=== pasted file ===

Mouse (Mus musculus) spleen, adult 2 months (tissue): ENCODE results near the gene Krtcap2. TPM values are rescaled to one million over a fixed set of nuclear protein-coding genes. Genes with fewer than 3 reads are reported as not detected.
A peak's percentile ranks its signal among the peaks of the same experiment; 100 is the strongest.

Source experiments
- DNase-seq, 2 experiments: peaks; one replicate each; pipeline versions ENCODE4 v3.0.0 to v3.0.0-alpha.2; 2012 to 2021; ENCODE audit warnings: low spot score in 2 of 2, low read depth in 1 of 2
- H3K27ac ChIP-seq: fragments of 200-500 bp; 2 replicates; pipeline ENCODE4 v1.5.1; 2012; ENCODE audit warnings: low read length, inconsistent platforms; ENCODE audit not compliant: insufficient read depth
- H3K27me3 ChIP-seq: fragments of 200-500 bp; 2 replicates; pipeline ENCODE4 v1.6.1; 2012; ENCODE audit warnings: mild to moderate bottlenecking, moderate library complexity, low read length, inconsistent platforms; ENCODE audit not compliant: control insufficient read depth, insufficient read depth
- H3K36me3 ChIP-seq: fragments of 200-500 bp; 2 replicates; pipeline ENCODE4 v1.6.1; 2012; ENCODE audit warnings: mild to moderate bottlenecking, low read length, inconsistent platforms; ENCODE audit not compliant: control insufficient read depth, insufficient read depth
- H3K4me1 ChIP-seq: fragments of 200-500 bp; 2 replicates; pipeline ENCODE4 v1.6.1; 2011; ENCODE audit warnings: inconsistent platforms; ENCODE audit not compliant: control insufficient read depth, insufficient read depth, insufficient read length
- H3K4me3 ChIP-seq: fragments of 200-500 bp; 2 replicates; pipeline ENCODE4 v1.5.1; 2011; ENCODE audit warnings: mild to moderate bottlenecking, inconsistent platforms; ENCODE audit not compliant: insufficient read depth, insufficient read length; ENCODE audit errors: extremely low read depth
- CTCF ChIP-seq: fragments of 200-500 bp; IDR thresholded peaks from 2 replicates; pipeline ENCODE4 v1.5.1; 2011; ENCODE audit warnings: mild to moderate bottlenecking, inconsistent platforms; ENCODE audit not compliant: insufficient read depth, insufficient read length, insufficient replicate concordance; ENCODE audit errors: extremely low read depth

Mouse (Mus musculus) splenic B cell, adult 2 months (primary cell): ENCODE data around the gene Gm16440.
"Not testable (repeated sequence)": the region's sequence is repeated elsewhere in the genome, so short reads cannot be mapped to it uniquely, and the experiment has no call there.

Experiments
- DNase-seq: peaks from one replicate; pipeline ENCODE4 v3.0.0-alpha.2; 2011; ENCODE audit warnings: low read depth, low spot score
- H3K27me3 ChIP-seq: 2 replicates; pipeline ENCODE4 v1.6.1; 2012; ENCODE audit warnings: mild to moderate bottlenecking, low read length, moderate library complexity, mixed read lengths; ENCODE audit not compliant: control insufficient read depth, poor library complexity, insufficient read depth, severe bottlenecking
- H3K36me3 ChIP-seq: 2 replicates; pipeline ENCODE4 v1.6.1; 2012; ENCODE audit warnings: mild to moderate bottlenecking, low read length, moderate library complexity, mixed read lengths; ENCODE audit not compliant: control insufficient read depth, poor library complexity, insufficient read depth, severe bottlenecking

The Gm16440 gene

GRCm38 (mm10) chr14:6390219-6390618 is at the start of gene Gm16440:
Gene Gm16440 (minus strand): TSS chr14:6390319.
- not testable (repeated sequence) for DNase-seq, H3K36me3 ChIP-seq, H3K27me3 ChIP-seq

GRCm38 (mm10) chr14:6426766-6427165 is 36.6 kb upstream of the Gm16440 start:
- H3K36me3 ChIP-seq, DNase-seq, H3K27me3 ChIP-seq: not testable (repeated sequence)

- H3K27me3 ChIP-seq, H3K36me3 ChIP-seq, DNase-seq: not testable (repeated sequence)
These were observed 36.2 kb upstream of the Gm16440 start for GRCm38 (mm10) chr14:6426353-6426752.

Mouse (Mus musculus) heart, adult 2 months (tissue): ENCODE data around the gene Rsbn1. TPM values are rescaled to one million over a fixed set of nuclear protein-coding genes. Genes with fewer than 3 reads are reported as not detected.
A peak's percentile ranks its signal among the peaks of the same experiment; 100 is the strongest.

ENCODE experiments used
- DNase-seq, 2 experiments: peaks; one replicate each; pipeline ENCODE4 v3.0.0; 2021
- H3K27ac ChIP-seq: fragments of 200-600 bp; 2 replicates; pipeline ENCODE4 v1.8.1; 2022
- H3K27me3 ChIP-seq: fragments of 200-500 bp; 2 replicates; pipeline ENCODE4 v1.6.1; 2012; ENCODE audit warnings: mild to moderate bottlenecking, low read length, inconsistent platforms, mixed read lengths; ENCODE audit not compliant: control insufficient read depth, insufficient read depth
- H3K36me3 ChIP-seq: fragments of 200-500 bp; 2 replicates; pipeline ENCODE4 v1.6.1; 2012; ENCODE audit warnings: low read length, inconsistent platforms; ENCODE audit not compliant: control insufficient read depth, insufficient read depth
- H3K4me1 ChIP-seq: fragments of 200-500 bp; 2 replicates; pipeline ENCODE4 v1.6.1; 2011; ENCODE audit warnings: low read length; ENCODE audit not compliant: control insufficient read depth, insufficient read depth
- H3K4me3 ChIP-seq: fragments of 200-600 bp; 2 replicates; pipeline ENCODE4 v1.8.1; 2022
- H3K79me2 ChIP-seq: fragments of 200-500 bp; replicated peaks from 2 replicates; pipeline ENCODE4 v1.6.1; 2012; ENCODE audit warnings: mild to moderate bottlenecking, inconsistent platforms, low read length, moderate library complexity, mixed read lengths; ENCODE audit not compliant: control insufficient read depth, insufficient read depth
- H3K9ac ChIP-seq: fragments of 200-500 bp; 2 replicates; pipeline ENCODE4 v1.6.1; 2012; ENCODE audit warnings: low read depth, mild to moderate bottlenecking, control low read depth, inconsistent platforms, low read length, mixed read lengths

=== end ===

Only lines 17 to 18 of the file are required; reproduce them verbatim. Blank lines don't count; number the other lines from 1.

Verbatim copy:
The Gm16440 gene

GRCm38 (mm10) chr14:6390219-6390618 is at the start of gene Gm16440: